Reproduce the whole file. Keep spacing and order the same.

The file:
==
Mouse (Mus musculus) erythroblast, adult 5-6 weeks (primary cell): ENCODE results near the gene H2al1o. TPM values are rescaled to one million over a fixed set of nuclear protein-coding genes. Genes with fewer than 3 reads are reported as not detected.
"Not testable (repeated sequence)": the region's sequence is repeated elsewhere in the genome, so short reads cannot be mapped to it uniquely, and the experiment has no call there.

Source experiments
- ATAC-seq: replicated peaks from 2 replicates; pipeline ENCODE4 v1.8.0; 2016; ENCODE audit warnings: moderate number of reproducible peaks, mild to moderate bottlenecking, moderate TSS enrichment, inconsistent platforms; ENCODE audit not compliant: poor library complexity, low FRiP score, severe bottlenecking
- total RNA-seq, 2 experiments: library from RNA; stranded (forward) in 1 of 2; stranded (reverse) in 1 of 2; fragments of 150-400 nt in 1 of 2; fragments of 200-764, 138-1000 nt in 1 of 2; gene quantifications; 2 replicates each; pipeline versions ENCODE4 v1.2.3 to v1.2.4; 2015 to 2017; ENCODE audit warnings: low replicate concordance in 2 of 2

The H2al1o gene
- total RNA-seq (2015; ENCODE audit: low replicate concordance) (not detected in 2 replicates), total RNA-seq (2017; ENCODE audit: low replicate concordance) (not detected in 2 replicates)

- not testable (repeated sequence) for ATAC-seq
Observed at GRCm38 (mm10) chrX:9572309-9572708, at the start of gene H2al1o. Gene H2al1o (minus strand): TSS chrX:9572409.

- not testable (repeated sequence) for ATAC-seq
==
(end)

Mouse (Mus musculus) erythroblast, adult 5-6 weeks (primary cell): ENCODE results near the gene H2al1o. TPM values are rescaled to one million over a fixed set of nuclear protein-coding genes. Genes with fewer than 3 reads are reported as not detected.
"Not testable (repeated sequence)": the region's sequence is repeated elsewhere in the genome, so short reads cannot be mapped to it uniquely, and the experiment has no call there.

Source experiments
- ATAC-seq: replicated peaks from 2 replicates; pipeline ENCODE4 v1.8.0; 2016; ENCODE audit warnings: moderate number of reproducible peaks, mild to moderate bottlenecking, moderate TSS enrichment, inconsistent platforms; ENCODE audit not compliant: poor library complexity, low FRiP score, severe bottlenecking
- total RNA-seq, 2 experiments: library from RNA; stranded (forward) in 1 of 2; stranded (reverse) in 1 of 2; fragments of 150-400 nt in 1 of 2; fragments of 200-764, 138-1000 nt in 1 of 2; gene quantifications; 2 replicates each; pipeline versions ENCODE4 v1.2.3 to v1.2.4; 2015 to 2017; ENCODE audit warnings: low replicate concordance in 2 of 2

The H2al1o gene
- total RNA-seq (2015; ENCODE audit: low replicate concordance) (not detected in 2 replicates), total RNA-seq (2017; ENCODE audit: low replicate concordance) (not detected in 2 replicates)

- not testable (repeated sequence) for ATAC-seq
Observed at GRCm38 (mm10) chrX:9572309-9572708, at the start of gene H2al1o. Gene H2al1o (minus strand): TSS chrX:9572409.

- not testable (repeated sequence) for ATAC-seq